Once the last fireworks of the Closing Ceremony of the London 2012 Olympic Games had fizzled out, it was time for the cranes to move in and turn this former marshland into a place people being would literally buy into.
While West Ham and Spurs were arguing over who gets the Olympic Stadium, a team of experts had started transforming the former Athletes’ Village – where superstars like Usain Bolt ate, slept and partied (probably) – into East Village, London’s newest neighbourhood.
Over 1,400 of these were turned into private rented homes, and Hemingway Design was brought in to freshen them up for a new generation. Perhaps Hemingway was brought on board because founder Wayne knows what young Londoners want – he simply asks his design partner and daughter Tilly. The Hemingways like to keep designing in the family; Wayne founded the fashion brand Red or Dead with his wife Gerardine in the 80s, after he blew all their rent money on his punk band. The pair emptied their wardrobe onto a stall in Camden and, by the mid-90s, they had outlets all over the world. Since the Hemingways have designed everything from McDonald’s uniforms to gardens for Gateshead Council.
Wayne says the invitation to provide interiors for the first homes in E20 “came completely out of the blue” so he recruited his daughter Tilly as his partner in design. “We get on well, we never argue,” says Tilly, “I can always say what I’m thinking.”
“Tilly has reached the age now where we’d be stupid not to respect what she’s saying,” Wayne interjects. “Especially on things like this project, where she’s closer to the market. We can add our learning and knowledge, but the real cutting edge, modern thinking is coming from Tilly. We’re the elder statesmen; Tilly’s generation should lead.”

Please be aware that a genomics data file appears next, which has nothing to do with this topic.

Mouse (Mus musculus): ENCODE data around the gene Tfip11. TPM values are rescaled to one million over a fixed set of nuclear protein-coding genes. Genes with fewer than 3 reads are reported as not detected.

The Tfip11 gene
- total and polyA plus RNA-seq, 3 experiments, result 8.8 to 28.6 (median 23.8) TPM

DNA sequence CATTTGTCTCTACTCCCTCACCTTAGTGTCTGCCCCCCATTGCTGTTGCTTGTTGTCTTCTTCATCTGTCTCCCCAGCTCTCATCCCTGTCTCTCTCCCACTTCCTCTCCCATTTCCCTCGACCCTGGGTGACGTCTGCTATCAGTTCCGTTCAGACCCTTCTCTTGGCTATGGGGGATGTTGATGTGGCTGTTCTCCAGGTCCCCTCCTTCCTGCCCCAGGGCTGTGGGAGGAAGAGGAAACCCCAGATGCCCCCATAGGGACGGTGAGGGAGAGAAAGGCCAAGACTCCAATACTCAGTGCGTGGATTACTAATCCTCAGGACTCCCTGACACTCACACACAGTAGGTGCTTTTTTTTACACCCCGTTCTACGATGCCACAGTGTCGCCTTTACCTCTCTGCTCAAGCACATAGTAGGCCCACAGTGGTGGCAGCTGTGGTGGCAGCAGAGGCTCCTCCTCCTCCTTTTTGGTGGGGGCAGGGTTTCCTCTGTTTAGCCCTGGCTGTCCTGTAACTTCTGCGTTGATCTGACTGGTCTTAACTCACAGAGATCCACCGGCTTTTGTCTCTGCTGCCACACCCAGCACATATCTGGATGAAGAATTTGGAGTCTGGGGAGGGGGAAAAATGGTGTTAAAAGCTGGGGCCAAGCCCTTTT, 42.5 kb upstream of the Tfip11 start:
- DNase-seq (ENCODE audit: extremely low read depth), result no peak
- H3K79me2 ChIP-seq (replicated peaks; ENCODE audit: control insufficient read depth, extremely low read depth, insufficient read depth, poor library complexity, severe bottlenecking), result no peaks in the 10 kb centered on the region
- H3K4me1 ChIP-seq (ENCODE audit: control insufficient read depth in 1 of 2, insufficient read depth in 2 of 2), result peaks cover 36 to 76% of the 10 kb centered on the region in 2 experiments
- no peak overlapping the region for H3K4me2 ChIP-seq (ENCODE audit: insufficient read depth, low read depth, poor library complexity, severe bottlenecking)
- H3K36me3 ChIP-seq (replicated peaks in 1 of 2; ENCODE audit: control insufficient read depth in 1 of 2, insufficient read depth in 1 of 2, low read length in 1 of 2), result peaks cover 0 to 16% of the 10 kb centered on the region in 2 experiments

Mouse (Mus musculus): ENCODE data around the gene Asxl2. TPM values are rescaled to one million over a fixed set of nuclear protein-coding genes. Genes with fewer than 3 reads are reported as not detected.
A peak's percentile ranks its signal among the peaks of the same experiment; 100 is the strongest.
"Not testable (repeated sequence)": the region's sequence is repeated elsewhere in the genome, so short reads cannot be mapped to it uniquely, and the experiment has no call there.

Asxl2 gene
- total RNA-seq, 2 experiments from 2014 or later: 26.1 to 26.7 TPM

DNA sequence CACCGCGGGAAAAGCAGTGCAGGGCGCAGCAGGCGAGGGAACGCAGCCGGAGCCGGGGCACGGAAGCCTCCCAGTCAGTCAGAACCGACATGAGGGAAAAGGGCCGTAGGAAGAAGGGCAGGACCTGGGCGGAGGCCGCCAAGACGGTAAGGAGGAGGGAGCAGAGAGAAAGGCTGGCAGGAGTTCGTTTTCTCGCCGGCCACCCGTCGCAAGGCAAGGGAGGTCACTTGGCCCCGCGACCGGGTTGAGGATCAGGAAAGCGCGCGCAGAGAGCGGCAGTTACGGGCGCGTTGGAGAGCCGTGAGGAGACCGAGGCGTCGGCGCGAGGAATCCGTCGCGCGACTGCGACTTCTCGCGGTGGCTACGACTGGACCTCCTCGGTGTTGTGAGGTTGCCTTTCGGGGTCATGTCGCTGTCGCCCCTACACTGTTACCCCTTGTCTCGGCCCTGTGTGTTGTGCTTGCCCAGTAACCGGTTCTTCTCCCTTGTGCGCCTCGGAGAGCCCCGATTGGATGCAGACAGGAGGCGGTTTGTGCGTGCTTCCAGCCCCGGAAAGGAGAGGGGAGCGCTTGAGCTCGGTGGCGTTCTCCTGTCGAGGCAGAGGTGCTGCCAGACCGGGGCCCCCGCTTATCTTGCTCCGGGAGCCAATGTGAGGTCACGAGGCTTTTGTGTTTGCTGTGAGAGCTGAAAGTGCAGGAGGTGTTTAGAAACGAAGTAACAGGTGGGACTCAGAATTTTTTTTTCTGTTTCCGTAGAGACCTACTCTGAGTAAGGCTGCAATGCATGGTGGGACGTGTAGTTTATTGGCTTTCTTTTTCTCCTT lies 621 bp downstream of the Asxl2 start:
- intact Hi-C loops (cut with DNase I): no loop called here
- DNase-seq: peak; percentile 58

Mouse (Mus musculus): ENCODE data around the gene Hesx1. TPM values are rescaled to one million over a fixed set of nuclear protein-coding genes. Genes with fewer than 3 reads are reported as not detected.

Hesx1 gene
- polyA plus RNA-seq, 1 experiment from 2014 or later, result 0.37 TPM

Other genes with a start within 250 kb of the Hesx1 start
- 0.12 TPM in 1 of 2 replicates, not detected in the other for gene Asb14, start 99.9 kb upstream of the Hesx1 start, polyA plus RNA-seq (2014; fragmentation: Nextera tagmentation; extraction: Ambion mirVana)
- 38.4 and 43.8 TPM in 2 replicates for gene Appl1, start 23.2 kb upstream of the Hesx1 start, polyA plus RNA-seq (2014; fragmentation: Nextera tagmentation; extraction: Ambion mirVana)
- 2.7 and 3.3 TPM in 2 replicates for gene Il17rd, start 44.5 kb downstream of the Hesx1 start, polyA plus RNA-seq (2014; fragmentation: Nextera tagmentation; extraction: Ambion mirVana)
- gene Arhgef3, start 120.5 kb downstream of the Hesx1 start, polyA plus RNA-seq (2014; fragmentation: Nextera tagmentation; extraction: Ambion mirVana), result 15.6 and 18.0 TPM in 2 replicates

Her vision, in keeping with post-Games patriotic fervour, was to create a range of furniture packages for tenants to choose from called Best of British, featuring brands like John Lewis, Matthew Hilton, G Plan and bespoke HemingwayDesign items. As a result, the number of tenants choosing furnished apartments was far higher than expected.
“I want people to feel like it’s their flat, with furniture you would buy for yourself,” says Tilly. “Over the past few years, I’ve viewed rental flats in London that are advertised as furnished, but it’s all in terrible condition or the most basic stuff you can get. So it was great to be able to design flats where people would be able to actually live with high quality furniture that would last.”
Another attraction for, Wayne in particular was Get Living London, the lettings agency set up specially to manage the new homes, that offered longer, more flexible tenancy contracts, an office on-site and no agency fees.
“When I saw that they were actually doing it, I couldn’t quite believe it,” says Wayne. “This is what Generation Rent needs and it was a very brave thing to do. I can’t imagine renting for years with no security of tenure, where the landlord is not caring about the damp, leaving them with furniture that’s falling apart... It’s just not right.
“Over the next few years, I think this will make things better for young people. We already know there are many who are looking at Stratford because it’s set a benchmark. We’re proud to have been a part of it.”